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Summary:

U.S. hockey fans needed a pay video subscription to watch the USA-CAN women’s gold medal game online but the men’s victory over Switzerland…

Hockey on NBCOlympics.com
photo: NBCOlympics.com

U.S. hockey fans needed a pay video subscription to watch the USA-CAN women’s gold medal game online but the men’s victory over Switzerland was barrier-free — and paidContent has learned the Friday men’s semi-final with Finland is likely to follow suit. NBC (NYSE: GE) already has promised to broadcast Friday’s game live across the country, unlike the Wednesday tape delay — a decision that may have pleased some affiliates who got to show soaps and Ellen but left many fans of the icy sport red hot.

No one is giving official reasons for the switch, which so far is only for these two games, but it’s no secret that NBC Sports landed in the penalty box for Sunday’s misguided call to put the highly anticipated mens’ USA-Canada match on MSNBC, which is not quite fully available in all multichannel households or in HD across all distributors.

Another possible reason: Wednesday’s game was during office hours, as is Friday’s with puck drop at 3 p.m. Eastern. As CBS (NYSE: CBS) Sports already has learned with March Madness on Demand, daytime online for the right events is like prime time. Will NBC follow suit Sunday? If the USA men make the gold medal game, it would be a) criminal b) suicidal c) dense to wall it off. As a longtime hockey fan, I well know the knock about hockey as a “niche” sport in the U.S. That’s not the case for the Olympics.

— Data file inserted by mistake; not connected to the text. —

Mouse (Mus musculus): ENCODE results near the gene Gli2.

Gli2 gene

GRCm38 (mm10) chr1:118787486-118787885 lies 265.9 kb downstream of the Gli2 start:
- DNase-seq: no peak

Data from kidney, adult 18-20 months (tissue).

And it won’t hurt the next time a member of Congress asks NBCU’s Jeff Zucker about closing online access to cable viewers; the subject came up during today’s House Judiciary Committee hearing on the Comcast-NBCU deal and this could look mighty nice in the written response.

Update: NBC just released its most current stats for “NBCOlympics.com on MSN” (the official name) and one stat stands out: the site served nearly 500,000 live streams of the USA-SUI match mentioned above, the highest number of any live event so far. Given that live online has been limited to hockey and curling, that’s not surprising.

– Through 13 days, 28.9 million video streams served, more than 2.5 million hours of video. (Omniture)

  1. Stop watching all NBC shows until they stop restricting access. If NBC wants to limit their broadcasts to highlights of the day’s events, that’s fine. I want to watch live coverage of the events that interest me. If NBC chooses to use their broadcast rights to prevent me from watching the games, then I choose not to watch ANY NBC. No more Jay Leno, No more Office. ZERO!!!

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